Sovereigntists and nationalists have shot themselves in the foot!

March10, 2022

Putin’s unilateral armed aggression and phantasmal but evocative rhetoric of “denazification” against Ukraine have contributed decisively to the realization in Europe of the need for unwavering EU solidarity so that its Members can share real “European sovereignty” instead of pretending to exercise a “national sovereignty” that has become visibly phoney. President Macron in particular, but also many other political leaders, have emphasized the painful sacrifices that citizens must be prepared to make as well as the high financial costs to be incurred that will have to be shared fairly by protecting first and foremost the weakest segments of the population.

At the same time, the sovereigntist speeches of the national-populist parties were caught wrong-footed, abruptly interrupting their insidious hold on the conscience of a public opinion too long preoccupied with its selfish comfort and overarching individualism. Despite a few backward-looking electoral diatribes in France by Le Pen, Zemmour and Melenchon opposing a suspension of Russian gas purchases, the vast majority of the population seems convinced of the need to make efforts to preserve the values of peace, democracy and freedom that have been taken for granted for too long.

If Putin, encouraged by the softness of the Union’s reaction to his occupation of Crimea in 2014 which was the result of the fragmentation of the economic interests of the Member States, had thought that the course of his military intervention would be similar to that of the Nazi reoccupation of the Rhineland in March 1936, he must surely have been at least as surprised as the 27 Member States themselves at the unanimous condemnation of his action and the vigour of the response that the EU (with the support of many other actors) put in place in record time.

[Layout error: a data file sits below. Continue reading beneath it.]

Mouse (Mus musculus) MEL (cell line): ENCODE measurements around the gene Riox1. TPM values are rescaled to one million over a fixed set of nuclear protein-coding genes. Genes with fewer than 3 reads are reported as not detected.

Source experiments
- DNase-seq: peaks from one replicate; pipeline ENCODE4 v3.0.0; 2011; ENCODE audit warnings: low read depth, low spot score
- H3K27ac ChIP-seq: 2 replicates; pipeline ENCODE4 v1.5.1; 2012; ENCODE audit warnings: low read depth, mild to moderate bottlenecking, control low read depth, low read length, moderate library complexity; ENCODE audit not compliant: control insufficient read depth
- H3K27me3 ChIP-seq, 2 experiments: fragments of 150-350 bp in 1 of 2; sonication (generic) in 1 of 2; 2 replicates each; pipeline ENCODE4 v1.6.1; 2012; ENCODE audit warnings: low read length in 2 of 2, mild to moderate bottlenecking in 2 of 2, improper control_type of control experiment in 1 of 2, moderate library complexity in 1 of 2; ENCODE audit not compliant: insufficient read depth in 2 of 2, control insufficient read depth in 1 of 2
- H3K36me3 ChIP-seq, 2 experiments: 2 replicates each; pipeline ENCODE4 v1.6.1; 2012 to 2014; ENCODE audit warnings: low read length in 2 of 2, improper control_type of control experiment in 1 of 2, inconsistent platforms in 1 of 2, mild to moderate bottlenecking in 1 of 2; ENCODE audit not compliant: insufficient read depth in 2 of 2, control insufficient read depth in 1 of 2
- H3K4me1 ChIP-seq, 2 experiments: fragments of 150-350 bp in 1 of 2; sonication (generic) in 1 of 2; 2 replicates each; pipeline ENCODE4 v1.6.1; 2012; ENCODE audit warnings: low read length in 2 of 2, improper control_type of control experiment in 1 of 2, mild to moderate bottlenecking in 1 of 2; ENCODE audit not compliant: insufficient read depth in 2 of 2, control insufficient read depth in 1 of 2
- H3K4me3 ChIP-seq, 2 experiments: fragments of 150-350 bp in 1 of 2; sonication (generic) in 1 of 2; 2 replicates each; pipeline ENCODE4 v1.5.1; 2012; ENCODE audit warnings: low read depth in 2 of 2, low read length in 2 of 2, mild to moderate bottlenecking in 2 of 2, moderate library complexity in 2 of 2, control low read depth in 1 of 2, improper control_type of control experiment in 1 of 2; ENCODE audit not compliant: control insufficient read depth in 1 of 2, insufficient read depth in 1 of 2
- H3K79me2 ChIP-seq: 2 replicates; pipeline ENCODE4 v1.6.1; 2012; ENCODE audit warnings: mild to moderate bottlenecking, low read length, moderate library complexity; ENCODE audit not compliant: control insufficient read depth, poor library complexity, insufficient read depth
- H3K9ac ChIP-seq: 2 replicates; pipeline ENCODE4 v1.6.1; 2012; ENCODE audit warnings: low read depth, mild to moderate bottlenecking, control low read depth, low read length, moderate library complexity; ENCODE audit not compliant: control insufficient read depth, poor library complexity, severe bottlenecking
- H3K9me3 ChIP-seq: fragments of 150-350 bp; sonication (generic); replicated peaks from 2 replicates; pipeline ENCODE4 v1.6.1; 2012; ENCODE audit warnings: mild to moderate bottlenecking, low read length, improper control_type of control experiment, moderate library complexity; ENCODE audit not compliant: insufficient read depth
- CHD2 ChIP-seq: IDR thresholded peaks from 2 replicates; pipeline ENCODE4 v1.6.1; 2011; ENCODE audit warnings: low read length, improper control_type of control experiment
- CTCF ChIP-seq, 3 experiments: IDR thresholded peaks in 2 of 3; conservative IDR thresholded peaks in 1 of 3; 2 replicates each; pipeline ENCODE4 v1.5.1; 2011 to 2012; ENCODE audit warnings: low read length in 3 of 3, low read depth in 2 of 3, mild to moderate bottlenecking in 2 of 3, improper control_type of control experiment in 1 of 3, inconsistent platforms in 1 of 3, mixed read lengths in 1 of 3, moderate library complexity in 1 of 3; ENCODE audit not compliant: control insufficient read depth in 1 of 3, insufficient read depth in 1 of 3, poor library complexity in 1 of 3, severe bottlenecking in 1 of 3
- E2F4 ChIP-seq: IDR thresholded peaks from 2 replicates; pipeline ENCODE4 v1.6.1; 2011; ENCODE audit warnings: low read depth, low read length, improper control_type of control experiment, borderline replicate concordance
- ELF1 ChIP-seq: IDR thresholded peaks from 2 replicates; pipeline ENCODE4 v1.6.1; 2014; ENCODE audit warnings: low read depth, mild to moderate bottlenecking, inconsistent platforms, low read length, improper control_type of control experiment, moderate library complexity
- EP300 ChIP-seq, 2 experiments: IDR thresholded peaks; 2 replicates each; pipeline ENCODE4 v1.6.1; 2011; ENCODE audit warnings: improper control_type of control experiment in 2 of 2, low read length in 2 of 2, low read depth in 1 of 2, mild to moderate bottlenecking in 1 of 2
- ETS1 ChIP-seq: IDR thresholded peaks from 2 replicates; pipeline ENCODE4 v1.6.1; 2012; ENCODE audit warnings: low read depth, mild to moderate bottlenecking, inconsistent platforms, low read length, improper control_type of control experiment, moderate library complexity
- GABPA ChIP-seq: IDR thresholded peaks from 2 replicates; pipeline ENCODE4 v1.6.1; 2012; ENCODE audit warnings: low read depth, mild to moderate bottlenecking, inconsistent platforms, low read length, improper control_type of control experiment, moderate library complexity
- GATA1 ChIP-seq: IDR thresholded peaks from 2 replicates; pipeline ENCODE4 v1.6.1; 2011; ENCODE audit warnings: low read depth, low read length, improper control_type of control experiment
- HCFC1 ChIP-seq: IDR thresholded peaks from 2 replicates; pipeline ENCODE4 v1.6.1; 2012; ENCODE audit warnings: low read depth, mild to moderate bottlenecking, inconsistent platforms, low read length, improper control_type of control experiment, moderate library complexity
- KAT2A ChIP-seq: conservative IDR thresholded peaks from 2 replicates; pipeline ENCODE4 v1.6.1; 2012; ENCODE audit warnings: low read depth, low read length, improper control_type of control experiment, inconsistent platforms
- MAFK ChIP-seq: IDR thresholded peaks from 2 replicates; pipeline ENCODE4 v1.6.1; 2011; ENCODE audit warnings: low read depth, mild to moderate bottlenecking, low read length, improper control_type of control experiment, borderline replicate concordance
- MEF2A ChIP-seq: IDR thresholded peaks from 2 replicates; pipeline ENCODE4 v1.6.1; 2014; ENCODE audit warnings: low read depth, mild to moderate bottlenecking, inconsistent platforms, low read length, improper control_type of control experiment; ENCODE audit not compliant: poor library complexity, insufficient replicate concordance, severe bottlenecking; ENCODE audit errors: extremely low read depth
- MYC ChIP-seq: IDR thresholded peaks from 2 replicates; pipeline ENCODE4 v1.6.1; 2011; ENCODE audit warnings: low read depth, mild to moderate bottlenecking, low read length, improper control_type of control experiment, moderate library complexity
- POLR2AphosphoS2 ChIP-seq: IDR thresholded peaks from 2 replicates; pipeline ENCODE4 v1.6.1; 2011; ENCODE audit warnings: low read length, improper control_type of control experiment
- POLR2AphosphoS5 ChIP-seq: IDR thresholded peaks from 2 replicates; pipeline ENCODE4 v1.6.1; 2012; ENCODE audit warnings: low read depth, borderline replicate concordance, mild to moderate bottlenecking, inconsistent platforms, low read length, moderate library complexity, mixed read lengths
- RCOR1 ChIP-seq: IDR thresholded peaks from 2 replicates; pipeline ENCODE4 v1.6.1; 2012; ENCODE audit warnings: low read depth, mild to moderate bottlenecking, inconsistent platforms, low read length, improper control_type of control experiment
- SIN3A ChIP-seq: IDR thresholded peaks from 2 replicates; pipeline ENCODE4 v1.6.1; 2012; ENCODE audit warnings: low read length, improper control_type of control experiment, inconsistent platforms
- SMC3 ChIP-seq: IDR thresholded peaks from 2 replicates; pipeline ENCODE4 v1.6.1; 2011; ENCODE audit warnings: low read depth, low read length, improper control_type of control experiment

In the short term, the priority must be to put an end to the physical suffering of the belligerents, to obtain a ceasefire, the resupply of the population, the withdrawal of the invader and the re-establishment of the authority of the elected government over all its territory. These negotiations between Ukrainians and Russians must not be polluted by the interests of third parties. In particular, any lifting of sanctions should be seen as a consequence of an agreement between the parties and not as a precondition for their implementation.

In the longer term, in parallel with the lifting of sanctions, there is the question of the autonomy that the EU must achieve in order to ensure the security of its defense and of its supplies of raw materials, energy, and essential industrial and agricultural products. This can only be achieved at European level through a combination of the repatriation of key production sites and a suitable diversification of sources of supply for essential imports. Implementing such a medium to long term solution is aimed, among other objectives, at lowering by 40% by 2023 – then freeing itself entirely by 2027 from – the EU’s dependence on Russian energy supplies, on which at least some of its Members had progressively allowed themselves to be locked in, .

This, in turn, implies a thorough revision of the Treaties, including institutional reform, to create a federal-type political entity capable of representing the interests of European citizens in an international arena where the balance of power is being thoroughly reconfigured. Any reluctance to embark on this weighty process must be swept aside in view of the urgency of the task.

It is essential to take advantage of this providential unanimity, the result of circumstances and of Putin’s blunders, to make it irreversible, in particular (which may seem paradoxical) by dispensing with the rule of decisions taken unanimously in favor of a majority voting system, structured in such a way as to protect the legitimate interests of minorities. Only a political entity of the size of the Union can claim to successfully meet the challenges highlighted by the war in Ukraine, to which can be added those, already identified, brought about by global warming, the pandemic, digitalization, etc., which will all profoundly affect living conditions on our planet.